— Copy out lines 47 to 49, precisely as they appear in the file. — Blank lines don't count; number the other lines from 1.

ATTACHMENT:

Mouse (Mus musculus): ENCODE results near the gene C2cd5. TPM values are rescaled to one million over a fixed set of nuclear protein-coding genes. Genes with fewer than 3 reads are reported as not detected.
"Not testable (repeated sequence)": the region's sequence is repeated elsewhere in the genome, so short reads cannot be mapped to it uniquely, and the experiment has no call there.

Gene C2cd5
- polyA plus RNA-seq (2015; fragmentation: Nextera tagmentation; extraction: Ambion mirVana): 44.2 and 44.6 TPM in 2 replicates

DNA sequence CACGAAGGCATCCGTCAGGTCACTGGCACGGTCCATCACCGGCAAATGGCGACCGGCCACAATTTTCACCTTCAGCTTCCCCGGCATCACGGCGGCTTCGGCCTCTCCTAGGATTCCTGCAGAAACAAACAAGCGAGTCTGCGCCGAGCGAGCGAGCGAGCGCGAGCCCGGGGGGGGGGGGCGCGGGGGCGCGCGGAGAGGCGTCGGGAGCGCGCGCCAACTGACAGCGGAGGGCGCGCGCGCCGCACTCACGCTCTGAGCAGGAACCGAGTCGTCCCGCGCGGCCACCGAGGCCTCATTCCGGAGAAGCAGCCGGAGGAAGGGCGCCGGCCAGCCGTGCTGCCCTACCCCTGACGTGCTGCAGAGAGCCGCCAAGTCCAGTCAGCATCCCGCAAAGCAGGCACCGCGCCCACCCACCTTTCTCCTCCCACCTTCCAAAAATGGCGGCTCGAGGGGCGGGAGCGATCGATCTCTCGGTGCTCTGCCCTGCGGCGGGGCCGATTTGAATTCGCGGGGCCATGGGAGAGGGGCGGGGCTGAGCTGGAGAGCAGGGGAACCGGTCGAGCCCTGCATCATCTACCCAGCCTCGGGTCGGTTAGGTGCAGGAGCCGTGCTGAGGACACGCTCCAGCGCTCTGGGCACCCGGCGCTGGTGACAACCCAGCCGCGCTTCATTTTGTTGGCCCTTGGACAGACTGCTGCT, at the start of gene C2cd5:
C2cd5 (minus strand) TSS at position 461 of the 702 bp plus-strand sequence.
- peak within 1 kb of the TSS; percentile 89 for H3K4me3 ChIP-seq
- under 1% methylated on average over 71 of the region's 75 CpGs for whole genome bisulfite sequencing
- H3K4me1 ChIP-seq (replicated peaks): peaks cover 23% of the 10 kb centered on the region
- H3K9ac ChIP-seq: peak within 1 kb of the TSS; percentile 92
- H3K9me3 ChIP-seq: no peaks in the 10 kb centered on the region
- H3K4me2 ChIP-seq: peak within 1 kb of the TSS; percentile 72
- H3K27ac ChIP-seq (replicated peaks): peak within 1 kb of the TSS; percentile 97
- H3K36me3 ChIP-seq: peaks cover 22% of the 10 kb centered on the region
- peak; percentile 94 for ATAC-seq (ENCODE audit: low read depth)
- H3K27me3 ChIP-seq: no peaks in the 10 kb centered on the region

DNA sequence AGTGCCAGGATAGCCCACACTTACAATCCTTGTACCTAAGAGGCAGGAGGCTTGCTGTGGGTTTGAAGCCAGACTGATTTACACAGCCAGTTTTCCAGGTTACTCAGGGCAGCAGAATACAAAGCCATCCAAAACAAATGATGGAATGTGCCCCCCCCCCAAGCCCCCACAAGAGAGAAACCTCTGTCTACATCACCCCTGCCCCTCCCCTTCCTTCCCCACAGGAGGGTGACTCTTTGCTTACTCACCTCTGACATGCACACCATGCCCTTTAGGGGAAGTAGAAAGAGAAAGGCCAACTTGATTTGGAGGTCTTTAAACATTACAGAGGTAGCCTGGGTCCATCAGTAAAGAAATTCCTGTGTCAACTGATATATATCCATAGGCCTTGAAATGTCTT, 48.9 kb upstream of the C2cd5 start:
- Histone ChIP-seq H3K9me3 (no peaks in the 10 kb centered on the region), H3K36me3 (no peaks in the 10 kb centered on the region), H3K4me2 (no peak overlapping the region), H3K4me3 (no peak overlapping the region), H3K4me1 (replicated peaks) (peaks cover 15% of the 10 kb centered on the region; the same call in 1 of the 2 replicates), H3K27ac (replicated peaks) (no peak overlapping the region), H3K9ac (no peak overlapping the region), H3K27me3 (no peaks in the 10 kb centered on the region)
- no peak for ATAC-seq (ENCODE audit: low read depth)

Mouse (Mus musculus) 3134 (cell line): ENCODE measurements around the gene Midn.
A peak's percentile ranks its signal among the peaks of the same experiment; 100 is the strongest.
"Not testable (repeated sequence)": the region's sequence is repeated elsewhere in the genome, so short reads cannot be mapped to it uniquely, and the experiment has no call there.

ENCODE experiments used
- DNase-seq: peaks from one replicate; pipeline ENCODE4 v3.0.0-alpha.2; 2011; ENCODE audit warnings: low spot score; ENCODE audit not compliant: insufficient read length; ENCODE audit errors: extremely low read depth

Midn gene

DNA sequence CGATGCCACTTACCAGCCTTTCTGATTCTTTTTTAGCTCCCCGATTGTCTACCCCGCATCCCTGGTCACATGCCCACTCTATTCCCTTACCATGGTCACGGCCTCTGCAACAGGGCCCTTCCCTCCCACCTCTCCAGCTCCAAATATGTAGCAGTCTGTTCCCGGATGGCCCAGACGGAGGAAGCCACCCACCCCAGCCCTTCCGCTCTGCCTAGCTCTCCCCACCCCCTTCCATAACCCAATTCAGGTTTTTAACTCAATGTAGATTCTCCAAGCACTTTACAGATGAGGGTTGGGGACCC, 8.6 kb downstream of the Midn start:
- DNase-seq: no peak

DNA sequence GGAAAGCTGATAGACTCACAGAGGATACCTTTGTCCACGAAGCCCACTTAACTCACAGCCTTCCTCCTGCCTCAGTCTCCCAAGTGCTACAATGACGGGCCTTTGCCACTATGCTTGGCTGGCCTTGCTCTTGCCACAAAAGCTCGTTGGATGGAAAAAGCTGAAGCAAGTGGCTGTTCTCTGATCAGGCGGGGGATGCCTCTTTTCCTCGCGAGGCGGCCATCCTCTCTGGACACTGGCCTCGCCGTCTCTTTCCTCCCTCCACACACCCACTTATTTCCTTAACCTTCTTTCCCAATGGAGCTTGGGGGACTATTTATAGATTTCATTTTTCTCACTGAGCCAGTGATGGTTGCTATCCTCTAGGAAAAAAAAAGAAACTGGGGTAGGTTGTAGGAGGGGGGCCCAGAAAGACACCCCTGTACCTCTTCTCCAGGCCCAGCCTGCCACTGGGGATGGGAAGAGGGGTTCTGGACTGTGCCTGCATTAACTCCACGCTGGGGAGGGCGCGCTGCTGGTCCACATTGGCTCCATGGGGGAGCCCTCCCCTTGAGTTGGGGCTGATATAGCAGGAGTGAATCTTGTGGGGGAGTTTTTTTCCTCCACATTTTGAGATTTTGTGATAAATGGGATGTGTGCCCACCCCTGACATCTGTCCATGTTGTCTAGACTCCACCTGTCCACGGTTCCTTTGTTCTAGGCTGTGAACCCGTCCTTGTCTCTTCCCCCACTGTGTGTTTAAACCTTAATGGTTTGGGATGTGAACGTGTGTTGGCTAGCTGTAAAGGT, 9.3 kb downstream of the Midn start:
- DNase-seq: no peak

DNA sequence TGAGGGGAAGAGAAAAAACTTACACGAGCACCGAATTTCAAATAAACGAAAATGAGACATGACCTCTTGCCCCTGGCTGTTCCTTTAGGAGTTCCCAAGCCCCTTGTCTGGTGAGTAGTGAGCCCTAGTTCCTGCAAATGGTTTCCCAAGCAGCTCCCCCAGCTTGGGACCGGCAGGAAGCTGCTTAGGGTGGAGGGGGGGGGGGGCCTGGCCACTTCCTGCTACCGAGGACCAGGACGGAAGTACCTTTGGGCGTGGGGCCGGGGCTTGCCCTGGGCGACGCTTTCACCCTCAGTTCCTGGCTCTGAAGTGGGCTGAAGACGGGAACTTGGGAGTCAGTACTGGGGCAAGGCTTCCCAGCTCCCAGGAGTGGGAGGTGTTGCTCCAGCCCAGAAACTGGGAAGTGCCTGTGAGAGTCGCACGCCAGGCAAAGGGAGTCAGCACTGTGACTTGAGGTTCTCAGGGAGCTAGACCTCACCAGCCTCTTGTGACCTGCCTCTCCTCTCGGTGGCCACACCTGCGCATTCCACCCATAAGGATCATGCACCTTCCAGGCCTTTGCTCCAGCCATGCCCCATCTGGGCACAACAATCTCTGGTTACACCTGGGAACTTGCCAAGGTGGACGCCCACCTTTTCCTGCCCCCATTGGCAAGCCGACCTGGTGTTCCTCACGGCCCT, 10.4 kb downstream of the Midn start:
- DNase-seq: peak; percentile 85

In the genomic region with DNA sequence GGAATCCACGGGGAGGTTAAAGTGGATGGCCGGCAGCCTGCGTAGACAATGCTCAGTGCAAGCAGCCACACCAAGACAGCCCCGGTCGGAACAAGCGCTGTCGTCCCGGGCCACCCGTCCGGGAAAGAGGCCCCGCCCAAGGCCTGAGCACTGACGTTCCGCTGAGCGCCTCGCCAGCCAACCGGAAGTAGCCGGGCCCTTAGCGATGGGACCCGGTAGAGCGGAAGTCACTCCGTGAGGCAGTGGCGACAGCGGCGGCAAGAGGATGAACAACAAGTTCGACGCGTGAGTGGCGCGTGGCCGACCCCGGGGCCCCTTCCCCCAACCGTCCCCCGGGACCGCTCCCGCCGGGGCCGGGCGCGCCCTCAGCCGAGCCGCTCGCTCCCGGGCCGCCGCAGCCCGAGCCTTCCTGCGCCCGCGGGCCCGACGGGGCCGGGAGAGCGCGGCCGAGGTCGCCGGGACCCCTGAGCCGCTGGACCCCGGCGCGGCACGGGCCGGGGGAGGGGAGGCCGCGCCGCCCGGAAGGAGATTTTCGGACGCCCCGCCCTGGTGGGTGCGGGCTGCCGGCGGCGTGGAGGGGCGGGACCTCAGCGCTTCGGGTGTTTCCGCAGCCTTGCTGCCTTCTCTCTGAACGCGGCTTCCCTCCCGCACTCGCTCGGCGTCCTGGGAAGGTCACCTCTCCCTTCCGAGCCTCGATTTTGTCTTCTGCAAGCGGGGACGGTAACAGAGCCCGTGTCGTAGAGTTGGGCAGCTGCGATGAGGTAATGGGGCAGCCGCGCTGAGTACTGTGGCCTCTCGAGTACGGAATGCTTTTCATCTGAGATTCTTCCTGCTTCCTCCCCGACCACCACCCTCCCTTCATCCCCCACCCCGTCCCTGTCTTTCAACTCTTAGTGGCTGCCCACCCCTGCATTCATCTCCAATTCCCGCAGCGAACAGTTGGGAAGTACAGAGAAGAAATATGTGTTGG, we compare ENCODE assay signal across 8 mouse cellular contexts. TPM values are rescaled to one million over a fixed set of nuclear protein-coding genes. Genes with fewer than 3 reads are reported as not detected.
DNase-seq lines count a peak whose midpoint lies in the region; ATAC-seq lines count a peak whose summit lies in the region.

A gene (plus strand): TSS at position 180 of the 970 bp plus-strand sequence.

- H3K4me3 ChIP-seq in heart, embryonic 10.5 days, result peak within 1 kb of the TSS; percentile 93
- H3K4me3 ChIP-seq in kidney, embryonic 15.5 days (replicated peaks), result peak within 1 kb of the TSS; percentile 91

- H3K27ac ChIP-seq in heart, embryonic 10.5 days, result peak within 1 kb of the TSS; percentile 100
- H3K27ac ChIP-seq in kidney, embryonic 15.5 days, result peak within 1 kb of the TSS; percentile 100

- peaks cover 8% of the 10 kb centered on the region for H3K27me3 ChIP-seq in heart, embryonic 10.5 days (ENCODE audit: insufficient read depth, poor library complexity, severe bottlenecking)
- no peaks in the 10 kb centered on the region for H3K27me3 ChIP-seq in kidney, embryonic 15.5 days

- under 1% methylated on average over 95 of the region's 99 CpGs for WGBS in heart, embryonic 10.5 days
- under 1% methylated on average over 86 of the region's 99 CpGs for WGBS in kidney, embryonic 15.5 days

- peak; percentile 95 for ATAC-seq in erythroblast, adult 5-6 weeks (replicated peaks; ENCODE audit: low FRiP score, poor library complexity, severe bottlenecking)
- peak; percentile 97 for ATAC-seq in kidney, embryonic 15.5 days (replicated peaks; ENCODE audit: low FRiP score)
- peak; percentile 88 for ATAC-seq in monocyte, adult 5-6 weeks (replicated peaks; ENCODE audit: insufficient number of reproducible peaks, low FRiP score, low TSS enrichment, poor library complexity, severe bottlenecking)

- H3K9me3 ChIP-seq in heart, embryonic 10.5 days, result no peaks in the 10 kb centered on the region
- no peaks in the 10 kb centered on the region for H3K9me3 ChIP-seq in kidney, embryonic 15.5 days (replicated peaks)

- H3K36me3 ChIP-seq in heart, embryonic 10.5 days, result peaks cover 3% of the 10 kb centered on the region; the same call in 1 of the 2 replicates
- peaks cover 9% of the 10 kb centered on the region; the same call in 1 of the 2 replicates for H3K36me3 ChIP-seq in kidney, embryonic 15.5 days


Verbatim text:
- no peaks in the 10 kb centered on the region for H3K9me3 ChIP-seq in kidney, embryonic 15.5 days (replicated peaks)

- H3K36me3 ChIP-seq in heart, embryonic 10.5 days, result peaks cover 3% of the 10 kb centered on the region; the same call in 1 of the 2 replicates
- peaks cover 9% of the 10 kb centered on the region; the same call in 1 of the 2 replicates for H3K36me3 ChIP-seq in kidney, embryonic 15.5 days